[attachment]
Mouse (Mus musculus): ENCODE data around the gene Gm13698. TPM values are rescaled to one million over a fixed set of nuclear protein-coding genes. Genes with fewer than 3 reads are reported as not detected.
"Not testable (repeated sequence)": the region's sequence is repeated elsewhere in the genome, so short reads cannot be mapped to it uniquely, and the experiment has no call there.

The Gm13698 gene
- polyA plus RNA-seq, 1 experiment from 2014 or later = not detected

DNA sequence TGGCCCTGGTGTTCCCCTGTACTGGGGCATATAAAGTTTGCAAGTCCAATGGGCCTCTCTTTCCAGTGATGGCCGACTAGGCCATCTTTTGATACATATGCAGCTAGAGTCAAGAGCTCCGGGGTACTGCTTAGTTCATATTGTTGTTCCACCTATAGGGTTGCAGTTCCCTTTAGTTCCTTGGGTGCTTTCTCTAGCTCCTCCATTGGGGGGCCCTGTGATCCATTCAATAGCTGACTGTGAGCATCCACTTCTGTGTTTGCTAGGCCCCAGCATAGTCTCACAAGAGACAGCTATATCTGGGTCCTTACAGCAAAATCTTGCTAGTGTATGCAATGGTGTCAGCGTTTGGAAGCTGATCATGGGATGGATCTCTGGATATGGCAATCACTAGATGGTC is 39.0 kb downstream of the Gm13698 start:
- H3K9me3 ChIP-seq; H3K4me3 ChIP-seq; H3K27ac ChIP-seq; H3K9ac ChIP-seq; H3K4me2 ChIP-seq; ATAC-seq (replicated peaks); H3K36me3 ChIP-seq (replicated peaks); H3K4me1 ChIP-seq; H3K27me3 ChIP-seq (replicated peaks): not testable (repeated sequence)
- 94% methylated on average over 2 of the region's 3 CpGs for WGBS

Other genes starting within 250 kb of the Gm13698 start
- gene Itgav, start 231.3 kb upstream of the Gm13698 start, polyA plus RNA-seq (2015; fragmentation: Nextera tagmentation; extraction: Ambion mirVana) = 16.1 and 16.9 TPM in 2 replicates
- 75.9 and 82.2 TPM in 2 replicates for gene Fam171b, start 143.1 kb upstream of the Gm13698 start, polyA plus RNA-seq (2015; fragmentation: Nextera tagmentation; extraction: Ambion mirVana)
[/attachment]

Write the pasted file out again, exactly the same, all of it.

Mouse (Mus musculus): ENCODE data around the gene Gm13698. TPM values are rescaled to one million over a fixed set of nuclear protein-coding genes. Genes with fewer than 3 reads are reported as not detected.
"Not testable (repeated sequence)": the region's sequence is repeated elsewhere in the genome, so short reads cannot be mapped to it uniquely, and the experiment has no call there.

The Gm13698 gene
- polyA plus RNA-seq, 1 experiment from 2014 or later = not detected

DNA sequence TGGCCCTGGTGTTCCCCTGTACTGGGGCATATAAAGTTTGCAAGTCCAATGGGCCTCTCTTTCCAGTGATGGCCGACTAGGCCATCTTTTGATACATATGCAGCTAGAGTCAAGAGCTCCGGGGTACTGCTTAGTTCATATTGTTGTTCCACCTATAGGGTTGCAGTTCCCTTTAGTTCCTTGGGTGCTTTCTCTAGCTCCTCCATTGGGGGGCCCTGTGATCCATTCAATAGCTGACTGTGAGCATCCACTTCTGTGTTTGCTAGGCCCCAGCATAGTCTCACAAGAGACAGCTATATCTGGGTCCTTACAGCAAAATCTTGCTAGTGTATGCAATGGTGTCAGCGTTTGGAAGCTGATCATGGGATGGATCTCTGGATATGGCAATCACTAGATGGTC is 39.0 kb downstream of the Gm13698 start:
- H3K9me3 ChIP-seq; H3K4me3 ChIP-seq; H3K27ac ChIP-seq; H3K9ac ChIP-seq; H3K4me2 ChIP-seq; ATAC-seq (replicated peaks); H3K36me3 ChIP-seq (replicated peaks); H3K4me1 ChIP-seq; H3K27me3 ChIP-seq (replicated peaks): not testable (repeated sequence)
- 94% methylated on average over 2 of the region's 3 CpGs for WGBS

Other genes starting within 250 kb of the Gm13698 start
- gene Itgav, start 231.3 kb upstream of the Gm13698 start, polyA plus RNA-seq (2015; fragmentation: Nextera tagmentation; extraction: Ambion mirVana) = 16.1 and 16.9 TPM in 2 replicates
- 75.9 and 82.2 TPM in 2 replicates for gene Fam171b, start 143.1 kb upstream of the Gm13698 start, polyA plus RNA-seq (2015; fragmentation: Nextera tagmentation; extraction: Ambion mirVana)